Opening Spurgeon's Treasury

People flow across our lives. Some cleanse us in kindness, others bathe us in criticism.

There is a meddlesome acid of ill-judgement the faultfinder swallows, yet they continue ignorant to their poison.

The understanding Charles Spurgeon once reflected:

Pedley - who was a well-known natural simpleton, often said, "God help the fool." None are more ready to pity the folly of others than those who have a small share themselves.

"There is no love among Christians," cries the man who is destitute of true charity.

"Zeal has vanished," exclaims the idle talker.

"Oh for more consistency," groans out the hypocrite.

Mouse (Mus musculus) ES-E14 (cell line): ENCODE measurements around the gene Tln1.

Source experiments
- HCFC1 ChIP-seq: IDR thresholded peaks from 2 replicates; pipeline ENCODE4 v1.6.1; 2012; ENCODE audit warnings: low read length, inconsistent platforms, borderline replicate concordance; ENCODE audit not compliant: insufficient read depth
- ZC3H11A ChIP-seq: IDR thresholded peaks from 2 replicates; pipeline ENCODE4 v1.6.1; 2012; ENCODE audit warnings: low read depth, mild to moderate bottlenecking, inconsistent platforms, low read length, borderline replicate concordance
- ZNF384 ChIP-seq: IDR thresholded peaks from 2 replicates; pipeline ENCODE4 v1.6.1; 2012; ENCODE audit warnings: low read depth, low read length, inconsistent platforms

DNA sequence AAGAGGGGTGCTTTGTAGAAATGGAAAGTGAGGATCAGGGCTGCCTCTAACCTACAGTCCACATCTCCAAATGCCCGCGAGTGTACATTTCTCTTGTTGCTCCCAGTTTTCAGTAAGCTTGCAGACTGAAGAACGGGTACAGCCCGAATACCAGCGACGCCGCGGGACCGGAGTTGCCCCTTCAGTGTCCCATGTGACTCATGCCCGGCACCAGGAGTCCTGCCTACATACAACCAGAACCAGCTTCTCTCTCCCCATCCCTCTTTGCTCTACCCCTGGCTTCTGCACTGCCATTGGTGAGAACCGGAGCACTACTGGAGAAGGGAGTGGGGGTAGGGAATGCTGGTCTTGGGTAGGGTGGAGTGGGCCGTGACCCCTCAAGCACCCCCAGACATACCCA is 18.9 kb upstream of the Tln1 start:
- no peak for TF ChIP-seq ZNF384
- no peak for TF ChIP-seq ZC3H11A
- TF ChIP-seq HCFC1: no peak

"We want more vital Godliness," protests the false pretender.

As in the old legend, the wolf preached against sheep-stealing, so very many hunt down sins in others which they gladly shelter in themselves.

Why do you look at the speck of sawdust in your brother’s eye and pay no attention to the plank in your own eye? How can you say to your brother, ‘Let me take the speck out of your eye,’ when all the time there is a plank in your own eye? You hypocrite, first take the plank out of your own eye, and then you will see clearly to remove the speck from your brother’s eye. (Matthew 7:3-5)

Judgements repeatedly cherished against others can well indicate the sin the speaker's soul darkly soaks in.

Today's Soul Snippet:

"The faith of the church can be far healthier in the pews than in the pulpit." Michael Cartwright

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